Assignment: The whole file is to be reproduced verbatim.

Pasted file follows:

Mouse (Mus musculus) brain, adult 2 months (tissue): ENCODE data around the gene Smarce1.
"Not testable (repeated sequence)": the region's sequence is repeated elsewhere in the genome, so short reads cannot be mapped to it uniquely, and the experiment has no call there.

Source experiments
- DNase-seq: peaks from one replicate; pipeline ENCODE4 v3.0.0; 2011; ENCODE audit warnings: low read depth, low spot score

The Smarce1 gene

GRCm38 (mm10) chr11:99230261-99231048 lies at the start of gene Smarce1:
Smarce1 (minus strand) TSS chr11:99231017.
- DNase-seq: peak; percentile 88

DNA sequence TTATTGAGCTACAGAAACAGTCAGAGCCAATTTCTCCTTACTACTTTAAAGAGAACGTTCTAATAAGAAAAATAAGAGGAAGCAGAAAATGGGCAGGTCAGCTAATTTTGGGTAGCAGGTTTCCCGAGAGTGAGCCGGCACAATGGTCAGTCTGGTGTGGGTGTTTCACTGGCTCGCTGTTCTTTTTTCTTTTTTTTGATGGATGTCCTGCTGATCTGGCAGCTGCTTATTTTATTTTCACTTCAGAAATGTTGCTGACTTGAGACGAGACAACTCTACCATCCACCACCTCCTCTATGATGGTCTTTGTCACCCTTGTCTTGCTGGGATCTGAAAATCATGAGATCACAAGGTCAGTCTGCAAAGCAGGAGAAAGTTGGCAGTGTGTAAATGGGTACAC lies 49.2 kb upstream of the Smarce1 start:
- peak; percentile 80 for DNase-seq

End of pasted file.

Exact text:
Mouse (Mus musculus) brain, adult 2 months (tissue): ENCODE data around the gene Smarce1.
"Not testable (repeated sequence)": the region's sequence is repeated elsewhere in the genome, so short reads cannot be mapped to it uniquely, and the experiment has no call there.

Source experiments
- DNase-seq: peaks from one replicate; pipeline ENCODE4 v3.0.0; 2011; ENCODE audit warnings: low read depth, low spot score

The Smarce1 gene

GRCm38 (mm10) chr11:99230261-99231048 lies at the start of gene Smarce1:
Smarce1 (minus strand) TSS chr11:99231017.
- DNase-seq: peak; percentile 88

DNA sequence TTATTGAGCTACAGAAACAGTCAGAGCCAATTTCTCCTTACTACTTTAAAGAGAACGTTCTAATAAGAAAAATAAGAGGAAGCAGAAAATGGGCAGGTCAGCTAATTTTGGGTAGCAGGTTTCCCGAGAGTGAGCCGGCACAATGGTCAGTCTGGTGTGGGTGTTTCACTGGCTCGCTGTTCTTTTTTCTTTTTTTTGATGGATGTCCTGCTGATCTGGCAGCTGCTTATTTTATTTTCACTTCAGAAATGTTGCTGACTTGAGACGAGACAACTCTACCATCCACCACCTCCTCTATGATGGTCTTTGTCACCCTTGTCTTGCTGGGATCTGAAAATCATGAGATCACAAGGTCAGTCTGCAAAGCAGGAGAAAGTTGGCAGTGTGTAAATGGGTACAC lies 49.2 kb upstream of the Smarce1 start:
- peak; percentile 80 for DNase-seq